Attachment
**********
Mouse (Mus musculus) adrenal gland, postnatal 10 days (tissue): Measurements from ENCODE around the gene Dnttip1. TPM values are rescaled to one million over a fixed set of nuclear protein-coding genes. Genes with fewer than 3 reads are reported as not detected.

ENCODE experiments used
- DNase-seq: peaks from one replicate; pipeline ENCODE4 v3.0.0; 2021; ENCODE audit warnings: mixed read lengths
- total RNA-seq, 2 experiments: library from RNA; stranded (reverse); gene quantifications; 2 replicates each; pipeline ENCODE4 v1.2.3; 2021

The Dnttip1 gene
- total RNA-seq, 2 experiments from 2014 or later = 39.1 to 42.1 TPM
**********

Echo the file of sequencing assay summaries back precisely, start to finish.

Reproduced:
Mouse (Mus musculus) adrenal gland, postnatal 10 days (tissue): Measurements from ENCODE around the gene Dnttip1. TPM values are rescaled to one million over a fixed set of nuclear protein-coding genes. Genes with fewer than 3 reads are reported as not detected.

ENCODE experiments used
- DNase-seq: peaks from one replicate; pipeline ENCODE4 v3.0.0; 2021; ENCODE audit warnings: mixed read lengths
- total RNA-seq, 2 experiments: library from RNA; stranded (reverse); gene quantifications; 2 replicates each; pipeline ENCODE4 v1.2.3; 2021

The Dnttip1 gene
- total RNA-seq, 2 experiments from 2014 or later = 39.1 to 42.1 TPM